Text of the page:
“A lot of research is going on to get to a cure,” said Viv Ewing of Omaha, executive director of the local Alzheimer's association. “Funding was just approved for testing that will go a long way toward better treatment.”
The National Institutes of Health last week announced a $33 million grant to test an Alzheimer's drug on healthy people at risk for the disease. That's far from the only research underway, but some say a greater overall effort is needed, noting that the NIH this year is spending nearly seven times as much on HIV/AIDS as it does on Alzheimer's, though there are five times as many people with Alzheimer's.
About 5 million Americans suffer from Alzheimer's, and the numbers are expected to increase as baby boomers age.
|Columnists Michael Kelly, Erin Grace and Matthew Hansen write about people, places and events around Omaha. Read more of their work here.|
“It's very heartbreaking,” Ewing said, “because you watch individuals basically deteriorate in front of your eyes. It's a long goodbye, literally.”
To help lessen the chance of the disease, she said, it's important to exercise regularly and eat low-fat foods, including fruits and vegetables that are dark in color.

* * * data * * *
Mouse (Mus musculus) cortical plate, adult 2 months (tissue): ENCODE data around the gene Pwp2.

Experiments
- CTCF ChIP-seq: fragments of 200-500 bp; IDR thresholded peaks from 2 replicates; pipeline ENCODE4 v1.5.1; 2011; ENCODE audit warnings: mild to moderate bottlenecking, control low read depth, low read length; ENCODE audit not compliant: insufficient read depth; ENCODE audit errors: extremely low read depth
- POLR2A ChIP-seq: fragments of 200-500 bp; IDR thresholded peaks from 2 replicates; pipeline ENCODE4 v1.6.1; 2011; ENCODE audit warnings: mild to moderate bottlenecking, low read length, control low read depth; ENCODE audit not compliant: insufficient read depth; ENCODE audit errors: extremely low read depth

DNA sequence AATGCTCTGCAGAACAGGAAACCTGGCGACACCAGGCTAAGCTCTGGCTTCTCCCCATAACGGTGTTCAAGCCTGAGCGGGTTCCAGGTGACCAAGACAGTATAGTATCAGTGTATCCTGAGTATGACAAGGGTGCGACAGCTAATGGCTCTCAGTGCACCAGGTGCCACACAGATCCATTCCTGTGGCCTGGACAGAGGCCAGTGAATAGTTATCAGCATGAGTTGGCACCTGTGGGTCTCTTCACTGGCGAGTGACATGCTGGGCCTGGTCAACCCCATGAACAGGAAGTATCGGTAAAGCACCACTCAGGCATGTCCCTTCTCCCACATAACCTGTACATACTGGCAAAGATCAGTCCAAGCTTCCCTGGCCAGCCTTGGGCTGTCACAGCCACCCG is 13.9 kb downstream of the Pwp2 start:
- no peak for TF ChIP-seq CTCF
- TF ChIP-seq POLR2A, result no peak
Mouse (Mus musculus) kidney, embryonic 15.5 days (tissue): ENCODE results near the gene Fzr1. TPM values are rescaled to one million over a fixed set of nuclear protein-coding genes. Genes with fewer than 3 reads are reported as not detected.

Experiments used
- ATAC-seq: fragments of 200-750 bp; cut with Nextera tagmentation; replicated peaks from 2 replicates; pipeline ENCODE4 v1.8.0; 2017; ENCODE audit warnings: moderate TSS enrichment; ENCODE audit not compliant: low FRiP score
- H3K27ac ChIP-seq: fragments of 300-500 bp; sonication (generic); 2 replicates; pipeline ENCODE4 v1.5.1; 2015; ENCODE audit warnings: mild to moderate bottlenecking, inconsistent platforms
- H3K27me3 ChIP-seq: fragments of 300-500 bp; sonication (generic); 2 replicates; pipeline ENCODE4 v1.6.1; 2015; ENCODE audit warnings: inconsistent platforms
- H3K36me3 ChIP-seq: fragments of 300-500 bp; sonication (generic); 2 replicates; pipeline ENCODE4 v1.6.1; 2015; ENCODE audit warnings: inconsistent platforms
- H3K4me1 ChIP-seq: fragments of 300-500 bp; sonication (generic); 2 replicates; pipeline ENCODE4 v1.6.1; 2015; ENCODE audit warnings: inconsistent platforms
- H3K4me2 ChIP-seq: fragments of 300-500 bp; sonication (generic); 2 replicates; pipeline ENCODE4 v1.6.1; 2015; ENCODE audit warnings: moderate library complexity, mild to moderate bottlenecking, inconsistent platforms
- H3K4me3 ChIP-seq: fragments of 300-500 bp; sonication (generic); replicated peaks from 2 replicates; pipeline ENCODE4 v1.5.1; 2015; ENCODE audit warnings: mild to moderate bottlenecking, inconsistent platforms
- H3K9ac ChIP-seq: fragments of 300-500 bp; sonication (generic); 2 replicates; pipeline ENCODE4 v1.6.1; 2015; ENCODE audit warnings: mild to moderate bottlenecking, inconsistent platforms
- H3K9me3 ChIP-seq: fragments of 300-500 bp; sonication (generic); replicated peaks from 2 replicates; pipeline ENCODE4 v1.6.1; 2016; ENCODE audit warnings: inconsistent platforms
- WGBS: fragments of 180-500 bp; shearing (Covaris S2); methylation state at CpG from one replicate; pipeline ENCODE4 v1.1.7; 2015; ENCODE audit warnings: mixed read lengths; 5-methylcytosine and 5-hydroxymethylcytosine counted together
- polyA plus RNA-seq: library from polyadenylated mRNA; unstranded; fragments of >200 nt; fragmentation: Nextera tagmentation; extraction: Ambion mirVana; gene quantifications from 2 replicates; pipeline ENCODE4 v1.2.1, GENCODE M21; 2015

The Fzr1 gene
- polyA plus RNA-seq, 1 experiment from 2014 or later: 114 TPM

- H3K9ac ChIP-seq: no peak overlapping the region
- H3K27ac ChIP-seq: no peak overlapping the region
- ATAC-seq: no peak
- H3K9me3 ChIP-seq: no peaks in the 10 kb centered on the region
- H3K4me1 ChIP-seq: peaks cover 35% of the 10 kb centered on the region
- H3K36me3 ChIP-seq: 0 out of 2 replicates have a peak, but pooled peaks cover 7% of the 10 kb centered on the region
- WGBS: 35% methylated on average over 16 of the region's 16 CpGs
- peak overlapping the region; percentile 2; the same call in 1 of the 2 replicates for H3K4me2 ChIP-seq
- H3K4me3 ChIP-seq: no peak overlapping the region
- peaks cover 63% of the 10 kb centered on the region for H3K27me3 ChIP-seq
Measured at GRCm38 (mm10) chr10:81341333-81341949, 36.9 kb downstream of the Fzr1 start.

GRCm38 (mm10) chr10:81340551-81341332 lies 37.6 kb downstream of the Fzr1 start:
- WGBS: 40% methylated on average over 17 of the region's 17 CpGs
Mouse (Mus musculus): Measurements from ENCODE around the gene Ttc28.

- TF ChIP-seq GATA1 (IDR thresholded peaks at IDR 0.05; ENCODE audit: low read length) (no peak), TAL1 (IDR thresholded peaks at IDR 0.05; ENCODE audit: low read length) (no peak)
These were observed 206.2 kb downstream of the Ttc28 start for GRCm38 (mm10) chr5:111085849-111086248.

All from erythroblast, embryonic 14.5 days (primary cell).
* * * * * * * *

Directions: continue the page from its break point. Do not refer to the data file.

Jeanne Killion Rogers, whom Ewing called a legend in Omaha music, might have pursued a national or international career like her daughter's but put her family first.
She had five children in three years, including two sets of twins. She and her husband divorced when the youngest were 3.
Jeanne went back to school, earned a degree in 1963 from Omaha University (now UNO), and became a teacher and a principal. She continued to perform around town.
Carol and her twin, Keith, often performed as children in the summer Show Wagon in city parks. At Central High, where she graduated in 1972, Carol took part in the annual Road Show. She also traveled and sang with the Omaha Can Do Ambassadors in Greenland, Iceland and Canada.
She attended the University of Nebraska-Lincoln for a year and a half, studied vocal music and was named Miss Black Collegiate of Nebraska. She left school to pursue her career.